Soul Quench

A longing to lose yourself in wide open spaces and listen carefully to the deafening silence is a good reason to visit &Beyond’s remote, off-the-grid Sossusvlei Desert Lodge in the Namib Desert.

Namibia is not a conventional safari because it’s not about ticking off species on twice-daily game drives. It’s more about recalibrating, and reconnecting with nature in its most severe, unforgiving form – the world’s oldest living desert.

Despite its parched beauty, the Namib is surprisingly soul-quenching. It has a lot to do with the calming effect of the silence. Getting your head around the fact that the dunes in front of you are four-million years old is a lot easier when you’ve eased into a low-slung chair in an air-conditioned suite behind a wall of glass.

Positioned at the very edge of the desert, &Beyond’s new-generation lodge is so finely attuned to its natural surroundings that it’s sometimes hard to tell whether you’re looking at this remarkable landscape or are part of it. Whether lying in bed, taking a shower or sitting down to dinner, outside feels like inside – and vice versa.

Nothing is as it seems. Networks of dry riverbeds crisscross the land, yet on arrival you discover that the camp sits on top of the biggest aquifer in the region. The desert’s subtle shifts of light and shadow are always experienced from a place of deep comfort, the views perfectly framed. Sunrise and sunset are reflected in
the private swimming pools that are the most decadent aspect of each guest suite. Deliciously deep, their water is always cool – even on the hottest of days.

Built on the existing footprint of the original camp, the new Sossusvlei Desert Lodge is a sexier, more sustainable version of its former self. Lines, forms, colours and textures from the landscape were incorporated into every aspect of the design by architect Jack Alexander, who collaborated closely with safari camp specialists Fox Browne Creative. Minimising the human impact on this sensitive environment was key. Despite their generous scale and those deep, deep swimming pools, the guest suites are self-sufficient, solar-powered retreats. Each one generates enough energy to run its own water-harvesting and recycling systems, as well as photovoltaic power generation to drive everything from the air-con to the pool pump. Drinking water is purified and bottled on site in recyclable glass bottles. Cleaning products and guest amenities are all biodegradable. Even the e-bikes, for exploring the trails marked out on the gravel plains between the lodge and the mountains, are solar-charged.

&Beyond’s private concession encompasses almost 13  000 hectares of “nothingness”, but once you get up close and become accustomed to the gradations of colour in the sand and grit, the smallest signs of life – and there are plenty – are humbling in their tenacity. Guests have access to far more space, though, as the concession borders the NamibRand Nature Reserve. With almost zero light pollution, this is one of the best dark-sky locations in the southern hemisphere (second only to the Atacama Desert), and in 2013 it was declared Africa’s first International Dark Sky Reserve.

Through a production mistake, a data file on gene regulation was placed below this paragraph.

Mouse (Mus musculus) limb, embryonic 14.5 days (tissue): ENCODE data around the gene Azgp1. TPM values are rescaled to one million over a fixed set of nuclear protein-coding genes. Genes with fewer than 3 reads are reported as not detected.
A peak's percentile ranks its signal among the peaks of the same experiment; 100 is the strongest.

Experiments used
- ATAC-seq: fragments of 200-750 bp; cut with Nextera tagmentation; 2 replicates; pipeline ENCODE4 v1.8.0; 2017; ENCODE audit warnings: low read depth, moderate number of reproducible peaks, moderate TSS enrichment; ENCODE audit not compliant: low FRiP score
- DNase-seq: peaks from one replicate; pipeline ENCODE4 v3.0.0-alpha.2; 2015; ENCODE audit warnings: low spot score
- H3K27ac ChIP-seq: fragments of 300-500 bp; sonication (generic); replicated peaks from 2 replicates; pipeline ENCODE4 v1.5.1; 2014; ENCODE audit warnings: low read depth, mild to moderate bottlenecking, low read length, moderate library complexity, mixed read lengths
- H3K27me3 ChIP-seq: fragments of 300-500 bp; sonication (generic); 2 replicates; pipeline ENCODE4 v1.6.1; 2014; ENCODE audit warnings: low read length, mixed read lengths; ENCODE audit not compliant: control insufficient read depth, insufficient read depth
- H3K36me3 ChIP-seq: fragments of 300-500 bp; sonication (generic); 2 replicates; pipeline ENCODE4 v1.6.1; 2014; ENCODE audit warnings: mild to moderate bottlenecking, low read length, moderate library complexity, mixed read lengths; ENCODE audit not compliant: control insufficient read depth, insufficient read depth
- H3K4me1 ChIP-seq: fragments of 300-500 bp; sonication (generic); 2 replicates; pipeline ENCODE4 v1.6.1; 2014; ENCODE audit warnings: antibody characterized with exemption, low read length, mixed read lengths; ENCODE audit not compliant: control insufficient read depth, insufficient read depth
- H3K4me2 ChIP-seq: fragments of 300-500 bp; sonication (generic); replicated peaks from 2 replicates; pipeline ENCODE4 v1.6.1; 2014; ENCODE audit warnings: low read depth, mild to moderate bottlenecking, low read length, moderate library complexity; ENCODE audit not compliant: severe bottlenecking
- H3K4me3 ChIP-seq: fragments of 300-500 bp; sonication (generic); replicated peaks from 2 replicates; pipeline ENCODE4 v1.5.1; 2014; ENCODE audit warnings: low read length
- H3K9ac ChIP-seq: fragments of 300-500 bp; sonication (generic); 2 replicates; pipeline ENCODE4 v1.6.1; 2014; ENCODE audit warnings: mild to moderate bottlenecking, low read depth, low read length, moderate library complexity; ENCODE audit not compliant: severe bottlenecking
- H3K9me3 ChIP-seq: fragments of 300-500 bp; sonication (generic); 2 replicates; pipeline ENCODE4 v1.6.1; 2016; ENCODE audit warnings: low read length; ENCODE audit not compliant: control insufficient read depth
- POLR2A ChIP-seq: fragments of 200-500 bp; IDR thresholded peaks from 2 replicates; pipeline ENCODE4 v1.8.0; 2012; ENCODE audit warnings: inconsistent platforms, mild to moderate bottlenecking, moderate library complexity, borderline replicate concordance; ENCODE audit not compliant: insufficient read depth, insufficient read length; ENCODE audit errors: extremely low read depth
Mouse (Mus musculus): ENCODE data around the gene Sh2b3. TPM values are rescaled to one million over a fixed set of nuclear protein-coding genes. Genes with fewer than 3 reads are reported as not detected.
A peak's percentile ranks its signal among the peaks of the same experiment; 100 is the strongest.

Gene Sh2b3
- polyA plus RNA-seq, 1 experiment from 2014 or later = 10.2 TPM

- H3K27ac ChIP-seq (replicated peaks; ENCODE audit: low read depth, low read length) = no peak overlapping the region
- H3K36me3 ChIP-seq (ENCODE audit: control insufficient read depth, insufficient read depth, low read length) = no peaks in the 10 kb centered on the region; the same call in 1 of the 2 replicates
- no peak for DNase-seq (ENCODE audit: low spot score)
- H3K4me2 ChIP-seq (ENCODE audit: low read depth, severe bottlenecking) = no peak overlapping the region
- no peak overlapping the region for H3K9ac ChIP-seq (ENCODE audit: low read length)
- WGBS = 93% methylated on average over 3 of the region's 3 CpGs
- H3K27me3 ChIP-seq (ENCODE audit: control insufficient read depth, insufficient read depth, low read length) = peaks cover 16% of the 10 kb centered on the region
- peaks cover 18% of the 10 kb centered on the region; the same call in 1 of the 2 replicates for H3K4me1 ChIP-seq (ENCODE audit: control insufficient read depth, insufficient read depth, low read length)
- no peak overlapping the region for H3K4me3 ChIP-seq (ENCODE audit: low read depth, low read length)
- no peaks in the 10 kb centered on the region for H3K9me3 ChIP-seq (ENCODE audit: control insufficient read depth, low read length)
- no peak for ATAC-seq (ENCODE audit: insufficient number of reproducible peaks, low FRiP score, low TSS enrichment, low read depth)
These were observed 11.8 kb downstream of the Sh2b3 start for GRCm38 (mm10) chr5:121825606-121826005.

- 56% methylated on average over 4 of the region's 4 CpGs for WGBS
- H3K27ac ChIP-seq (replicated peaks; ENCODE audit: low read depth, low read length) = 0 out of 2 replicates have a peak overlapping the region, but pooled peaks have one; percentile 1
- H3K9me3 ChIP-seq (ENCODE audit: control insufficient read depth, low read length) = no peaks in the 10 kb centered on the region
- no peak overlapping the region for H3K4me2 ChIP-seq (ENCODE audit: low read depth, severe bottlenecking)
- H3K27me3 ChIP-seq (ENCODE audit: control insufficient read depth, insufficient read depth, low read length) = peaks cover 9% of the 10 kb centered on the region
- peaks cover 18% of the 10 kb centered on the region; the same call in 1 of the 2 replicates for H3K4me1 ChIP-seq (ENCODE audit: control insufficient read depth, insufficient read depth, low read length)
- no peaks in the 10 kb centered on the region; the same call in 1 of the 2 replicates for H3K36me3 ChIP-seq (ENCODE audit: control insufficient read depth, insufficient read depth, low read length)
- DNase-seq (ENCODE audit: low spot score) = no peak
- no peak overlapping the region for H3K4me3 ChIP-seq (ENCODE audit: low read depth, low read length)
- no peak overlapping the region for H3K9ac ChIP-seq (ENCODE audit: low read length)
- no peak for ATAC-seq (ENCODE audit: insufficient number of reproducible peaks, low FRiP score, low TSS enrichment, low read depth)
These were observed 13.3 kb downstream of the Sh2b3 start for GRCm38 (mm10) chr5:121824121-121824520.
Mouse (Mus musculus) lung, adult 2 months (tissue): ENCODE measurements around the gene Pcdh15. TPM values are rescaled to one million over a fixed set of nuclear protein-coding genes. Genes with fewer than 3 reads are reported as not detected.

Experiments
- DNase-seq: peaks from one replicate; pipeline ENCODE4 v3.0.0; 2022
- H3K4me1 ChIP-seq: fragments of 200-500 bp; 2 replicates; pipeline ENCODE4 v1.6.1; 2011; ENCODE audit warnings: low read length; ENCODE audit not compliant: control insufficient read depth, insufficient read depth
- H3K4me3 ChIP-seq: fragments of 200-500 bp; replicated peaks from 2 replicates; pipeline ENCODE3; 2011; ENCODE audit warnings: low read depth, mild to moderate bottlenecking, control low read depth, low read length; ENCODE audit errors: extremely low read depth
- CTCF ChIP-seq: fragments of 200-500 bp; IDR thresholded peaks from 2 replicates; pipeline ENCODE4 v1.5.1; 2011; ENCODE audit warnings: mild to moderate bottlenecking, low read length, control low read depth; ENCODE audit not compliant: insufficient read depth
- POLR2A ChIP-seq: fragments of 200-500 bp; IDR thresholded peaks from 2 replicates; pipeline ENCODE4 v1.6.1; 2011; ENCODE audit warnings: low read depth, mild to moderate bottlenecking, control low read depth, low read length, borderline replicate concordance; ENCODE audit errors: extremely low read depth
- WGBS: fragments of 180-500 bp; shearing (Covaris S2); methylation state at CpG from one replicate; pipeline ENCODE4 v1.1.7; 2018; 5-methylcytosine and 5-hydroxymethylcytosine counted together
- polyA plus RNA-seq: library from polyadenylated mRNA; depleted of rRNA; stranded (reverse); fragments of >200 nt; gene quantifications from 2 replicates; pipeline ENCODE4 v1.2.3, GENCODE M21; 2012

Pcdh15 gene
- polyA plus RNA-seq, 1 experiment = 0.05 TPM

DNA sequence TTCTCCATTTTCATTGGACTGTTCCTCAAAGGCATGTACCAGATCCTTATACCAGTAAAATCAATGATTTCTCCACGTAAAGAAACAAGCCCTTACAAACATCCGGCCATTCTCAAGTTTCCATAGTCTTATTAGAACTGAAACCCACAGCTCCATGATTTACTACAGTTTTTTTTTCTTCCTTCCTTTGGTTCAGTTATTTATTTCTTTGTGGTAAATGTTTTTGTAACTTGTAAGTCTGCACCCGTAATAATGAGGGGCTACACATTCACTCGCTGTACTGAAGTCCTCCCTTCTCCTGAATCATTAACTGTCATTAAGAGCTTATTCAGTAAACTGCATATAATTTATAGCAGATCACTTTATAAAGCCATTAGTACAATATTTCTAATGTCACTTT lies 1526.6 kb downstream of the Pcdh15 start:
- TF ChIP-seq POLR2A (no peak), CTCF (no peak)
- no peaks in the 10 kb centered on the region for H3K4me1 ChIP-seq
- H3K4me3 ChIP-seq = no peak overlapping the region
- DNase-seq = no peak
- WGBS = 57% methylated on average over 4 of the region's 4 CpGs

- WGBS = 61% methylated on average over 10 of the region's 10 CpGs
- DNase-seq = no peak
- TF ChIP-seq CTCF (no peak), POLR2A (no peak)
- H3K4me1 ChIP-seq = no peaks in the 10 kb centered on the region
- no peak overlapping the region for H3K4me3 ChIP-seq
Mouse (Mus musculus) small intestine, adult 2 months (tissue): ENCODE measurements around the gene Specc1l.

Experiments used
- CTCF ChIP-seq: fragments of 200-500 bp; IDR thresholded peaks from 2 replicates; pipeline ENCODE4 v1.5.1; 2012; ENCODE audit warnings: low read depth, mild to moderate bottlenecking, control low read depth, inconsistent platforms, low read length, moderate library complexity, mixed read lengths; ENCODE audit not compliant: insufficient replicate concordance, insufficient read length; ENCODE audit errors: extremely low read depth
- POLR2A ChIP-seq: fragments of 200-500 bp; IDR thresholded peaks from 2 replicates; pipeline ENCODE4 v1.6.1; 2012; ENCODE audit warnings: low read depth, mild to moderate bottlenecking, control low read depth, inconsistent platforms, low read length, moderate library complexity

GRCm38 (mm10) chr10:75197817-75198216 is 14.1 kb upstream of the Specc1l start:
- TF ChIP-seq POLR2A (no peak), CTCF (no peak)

The food at Sossusvlei Desert Lodge is delicious, but you’ll find yourself rushing through dinner so that you can spend the balance of the evening in the observatory with a resident astronomer like Doug McCarty. Like many of the astronomers who spend a few months of the year working at the lodge, Doug is a retired professor, and so enthusiastic about showing you the moon, Venus and Jupiter and other highlights of the night sky, it’s as
if he is peering through the impressive Meade LX200R telescope for the first time. Later, the truly starstruck can fall asleep counting stars through a strategically positioned skylight above their bed.

All the activities offered by &Beyond, including the only off-property excursion to the iconic Sossusvlei dunes, have been carefully thought through, taking into consideration the extreme temperatures, and the optimal time of day and angle of the sun for taking the best photographs. Quad biking is not just about tearing up and over the dunes: there is time to stop for refreshments and follow the tracks of beetles, geckos, the endemic golden mole and, if your nerves can stand it, a sidewinder adder. Then there is the exhilaration of powering across the open plains on an e-bike. Biking is less strenuous than hiking the 10km to the base of the mountains, unless you set out at first light. You can choose to go it alone or take along a guide on all the clearly mapped-out biking and hiking trails close to the lodge. One trail leads you into a cave, where rock art and stone tools illustrate your guide’s fascinating stories about the desert’s earliest inhabitants, the Bushmen.

If there was ever a time and a place to splurge on a helicopter flip, soaring over Sossusvlei’s undulating dune fields to appreciate the chiselling and sharpening by wind erosion over millennia is absolutely worth it. To do this before kicking off your shoes and sinking your toes into the sand on top of Big Daddy, the tallest dune at Sossusvlei, after a 325-metre walk, is one of those bucket-list items that completely lives up to the hype. It is worth the pre-dawn wake-up call to enter the national park at sunrise to be the first up, before anybody else arrives, and to beat the heat. In fact, once you’re back home, up to 9  000km away, you might just want to start walking, like the hero in The Unlikely Pilgrimage Of Harold Fry by Rachel Joyce, and keep going until you get back there, just to feel the same sense of freedom and childlike “top of creation” joy.